Three Things You Need to Know About the House Budget Proposal - Pacific Standard

Three Things You Need to Know About the House Budget Proposal

The House has released its 2018 budget blueprint. It's already meeting resistance from both far-right and centrist Republicans.
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The United States House of Representatives chamber.

The United States House of Representatives chamber.

Earlier this week, as the Senate's Affordable Care Act repeal effort was imploding (or not), Republicans in the House of Representatives released their 2018 budget proposal, titled "Building a Better America." The budget, which is the result of months of negotiation and infighting between the various factions in the Republican Party, was touted by Budget Committee Chairman Diane Black (R-Tennessee) as "a plan for action."

"In past years, our budget resolution was a vision document, but this year is different," Black said in her prepared remarks on the budget. "With the election of President Trump, our budget goes from being a vision document to being a governing document that outlines how we build a better America for our children and grandchildren."

This year's budget resolution has special significance—Republicans are trying to craft a substantial tax reform policy using the reconciliation process, which means they have to pass a 2018 budget resolution, complete with tax reform instructions. The bill, however, is already meeting resistance from both far-right and centrist Republicans. Here's what's causing problems:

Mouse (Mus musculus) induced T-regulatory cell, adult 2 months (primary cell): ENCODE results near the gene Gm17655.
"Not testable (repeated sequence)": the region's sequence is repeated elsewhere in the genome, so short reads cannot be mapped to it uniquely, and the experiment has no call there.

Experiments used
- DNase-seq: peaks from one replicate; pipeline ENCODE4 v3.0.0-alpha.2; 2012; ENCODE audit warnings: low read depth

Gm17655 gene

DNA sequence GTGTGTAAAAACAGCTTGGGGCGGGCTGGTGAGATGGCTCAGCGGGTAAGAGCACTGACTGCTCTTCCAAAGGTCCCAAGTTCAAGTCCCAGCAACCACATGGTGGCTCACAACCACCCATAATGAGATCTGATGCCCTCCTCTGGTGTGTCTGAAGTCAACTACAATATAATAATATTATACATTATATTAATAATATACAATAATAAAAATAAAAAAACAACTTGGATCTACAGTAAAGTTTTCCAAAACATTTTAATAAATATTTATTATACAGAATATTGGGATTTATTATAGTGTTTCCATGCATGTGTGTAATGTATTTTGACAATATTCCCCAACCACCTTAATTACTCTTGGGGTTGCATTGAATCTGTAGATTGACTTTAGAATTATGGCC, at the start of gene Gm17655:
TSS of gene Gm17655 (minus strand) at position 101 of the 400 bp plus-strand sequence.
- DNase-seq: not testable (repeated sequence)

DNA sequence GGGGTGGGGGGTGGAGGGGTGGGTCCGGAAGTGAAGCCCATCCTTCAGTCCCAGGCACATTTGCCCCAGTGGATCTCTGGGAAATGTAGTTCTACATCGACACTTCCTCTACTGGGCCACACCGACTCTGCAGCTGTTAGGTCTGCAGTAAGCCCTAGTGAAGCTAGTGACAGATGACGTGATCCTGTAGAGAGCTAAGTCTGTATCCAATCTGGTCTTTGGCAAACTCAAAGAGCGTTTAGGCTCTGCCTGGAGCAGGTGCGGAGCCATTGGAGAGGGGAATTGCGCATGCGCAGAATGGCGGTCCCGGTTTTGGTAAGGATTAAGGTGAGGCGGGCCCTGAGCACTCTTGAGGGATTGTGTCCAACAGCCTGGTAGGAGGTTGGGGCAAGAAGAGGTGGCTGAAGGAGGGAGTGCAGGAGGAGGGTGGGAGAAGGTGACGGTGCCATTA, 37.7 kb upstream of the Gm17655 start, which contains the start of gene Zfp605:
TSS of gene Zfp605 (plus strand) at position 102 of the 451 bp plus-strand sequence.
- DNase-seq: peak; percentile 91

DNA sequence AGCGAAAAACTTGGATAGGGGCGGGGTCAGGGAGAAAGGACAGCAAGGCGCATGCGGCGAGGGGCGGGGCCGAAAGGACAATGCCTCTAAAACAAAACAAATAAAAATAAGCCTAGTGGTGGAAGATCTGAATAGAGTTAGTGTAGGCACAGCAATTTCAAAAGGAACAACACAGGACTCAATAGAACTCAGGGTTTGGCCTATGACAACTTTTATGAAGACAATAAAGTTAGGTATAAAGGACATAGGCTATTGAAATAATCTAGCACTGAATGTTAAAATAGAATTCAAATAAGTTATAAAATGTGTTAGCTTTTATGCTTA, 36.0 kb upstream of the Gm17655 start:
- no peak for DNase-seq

More Military Spending

The budget calls for an increase in military spending, to $621.5 billion in 2018. This is actually more military spending than the White House's budget proposal called for, and it's also more military spending than is permitted under the budget caps imposed by the 2011 Budget Control Act. Changing those caps would require support from Democrats in the Senate, who would be unlikely to agree to such a change without concurrent increases in non-military spending.

Safety Net Cuts

The proposal calls for a decrease in non-defense discretionary spending, to $511 billion in 2018. Over the next decade, the document calls for steep additional cuts (about $203 billion in mandatory savings and reforms) to non-defense spending—additional work requirements would be imposed on welfare and food stamp recipients and, notably, the proposal also calls for cuts to both Medicare and Medicaid (above and beyond the cuts in the House's Obamacare repeal bill). The Freedom Caucus argues the cuts aren't deep enough, while the moderate Tuesday Group has already come out against the proposal's cuts.

Tax Reform Would Have to Be Deficit-Neutral

The blueprint also requires that tax reform be deficit-neutral. This is directly counter to the White House's (and some Senate Republicans') openness to temporary, deficit-increasing tax cuts, and it would make tax reform quite a bit harder.

GOP leaders in the House hope to vote on the budget resolution before the start of the August recess, but they are currently well short of the votes required.

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